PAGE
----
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South Salt Lake Pushing for New Program to Help Landlords

South Salt Lake Pushing for New Program to Help Landlords

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Whit Johnson Reporting Less crime and better use of tax dollars are the goals behind a new program South Salt Lake city leaders are pushing. It's called the "Good Landlords Program," which has been successful in several other cities along the Wasatch Front.

Almost two-thirds of all South Salt Lake residents are renters, which is a higher percentage than any other city in Utah. City leaders say a number of buildings are causing continuous problems, and it's time to do something about it. "It can be domestic violence," explained South Salt Lake City attorney Dave Carlson. "It can be assault. It can be drug problems."

South Salt Lake Pushing for New Program to Help Landlords

It's an issue South Salt Lake has been dealing with for nearly 10 years, and it's expensive, but now change may be less than a month away. "What it means is that police are constantly going back to the same location over and over again," said Carlson.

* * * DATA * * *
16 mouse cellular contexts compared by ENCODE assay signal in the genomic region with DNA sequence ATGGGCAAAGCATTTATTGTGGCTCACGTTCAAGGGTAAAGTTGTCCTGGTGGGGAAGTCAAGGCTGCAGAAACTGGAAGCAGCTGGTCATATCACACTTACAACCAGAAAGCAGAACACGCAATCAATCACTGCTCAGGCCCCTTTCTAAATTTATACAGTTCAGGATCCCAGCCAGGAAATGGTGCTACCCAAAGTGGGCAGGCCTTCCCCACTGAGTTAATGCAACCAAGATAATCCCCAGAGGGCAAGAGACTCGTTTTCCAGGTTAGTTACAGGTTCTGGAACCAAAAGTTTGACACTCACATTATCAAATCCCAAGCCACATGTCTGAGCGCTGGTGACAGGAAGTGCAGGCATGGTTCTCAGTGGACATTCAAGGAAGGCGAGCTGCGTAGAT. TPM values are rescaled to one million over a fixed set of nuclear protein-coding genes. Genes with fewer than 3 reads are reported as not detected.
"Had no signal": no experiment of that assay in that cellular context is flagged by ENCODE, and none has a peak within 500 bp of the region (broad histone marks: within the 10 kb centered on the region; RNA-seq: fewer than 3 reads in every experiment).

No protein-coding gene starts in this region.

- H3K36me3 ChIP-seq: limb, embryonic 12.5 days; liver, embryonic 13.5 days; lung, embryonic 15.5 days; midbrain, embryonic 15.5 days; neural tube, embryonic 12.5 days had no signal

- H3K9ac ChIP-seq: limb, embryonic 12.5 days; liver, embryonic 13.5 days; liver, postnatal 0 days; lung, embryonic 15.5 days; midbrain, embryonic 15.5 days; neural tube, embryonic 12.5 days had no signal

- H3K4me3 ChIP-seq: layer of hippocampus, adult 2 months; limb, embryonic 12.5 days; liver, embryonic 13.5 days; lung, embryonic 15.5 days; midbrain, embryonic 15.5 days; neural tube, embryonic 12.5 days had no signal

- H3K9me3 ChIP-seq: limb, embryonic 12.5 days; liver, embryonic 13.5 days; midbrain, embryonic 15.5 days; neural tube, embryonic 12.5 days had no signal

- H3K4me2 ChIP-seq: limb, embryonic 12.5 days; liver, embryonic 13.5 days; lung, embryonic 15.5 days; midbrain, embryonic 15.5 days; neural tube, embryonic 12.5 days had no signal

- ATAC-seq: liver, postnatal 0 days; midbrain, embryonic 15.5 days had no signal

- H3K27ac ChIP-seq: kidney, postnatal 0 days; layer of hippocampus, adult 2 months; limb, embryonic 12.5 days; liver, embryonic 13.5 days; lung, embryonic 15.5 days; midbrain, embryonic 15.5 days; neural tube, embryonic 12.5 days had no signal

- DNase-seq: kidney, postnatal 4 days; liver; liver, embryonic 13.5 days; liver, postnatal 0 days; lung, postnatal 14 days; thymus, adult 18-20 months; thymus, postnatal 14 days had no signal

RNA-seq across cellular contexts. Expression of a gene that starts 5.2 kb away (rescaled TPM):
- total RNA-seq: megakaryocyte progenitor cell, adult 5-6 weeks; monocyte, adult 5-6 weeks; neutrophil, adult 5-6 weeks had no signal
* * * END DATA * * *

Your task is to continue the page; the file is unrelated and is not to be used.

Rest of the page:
The "Good Renters Program" is based on a South Salt Lake review of public safety which found that the average family apartment unit makes four emergency calls per year, but for some it's much more.

South Parc apartment complex resident Michaelene Rost spoke about how often police visit her apartment complex. "During the week, probably once or twice every night," she explained. "And on the weekends, at least three or four times on Friday night and Saturday night."

South Salt Lake Pushing for New Program to Help Landlords

In one South Salt Lake building, an average of 13 calls per unit per year. At a four-plex, an average of 31 calls, and at one triplex, 44 calls. According to Dave Carlson, "The neighbors of these multifamily dwellings are getting tired of the spillover." But some landlords say the numbers may be skewed.

The owner of the four-plex we mentioned has only owned the property for three years and says it can take time to clean up. "My biggest struggle was to evaluate those residents and see if they were going to pay their rent and if they were law-abiding citizens," four-plex unit apartment owner Jordan Mulford said.

Also, Mulford's property shares an address with another four-plex, owned by someone else. But he says he's eager to learn more about the "Good Landlords Program." "I think the landlords coming together can be a good benefit to the community and to their properties," he said.

Some of the incentives for landlords to be a part of the program include being able to avoid increased fees and to take part in special training. The city council is expected to make a decision in early April.

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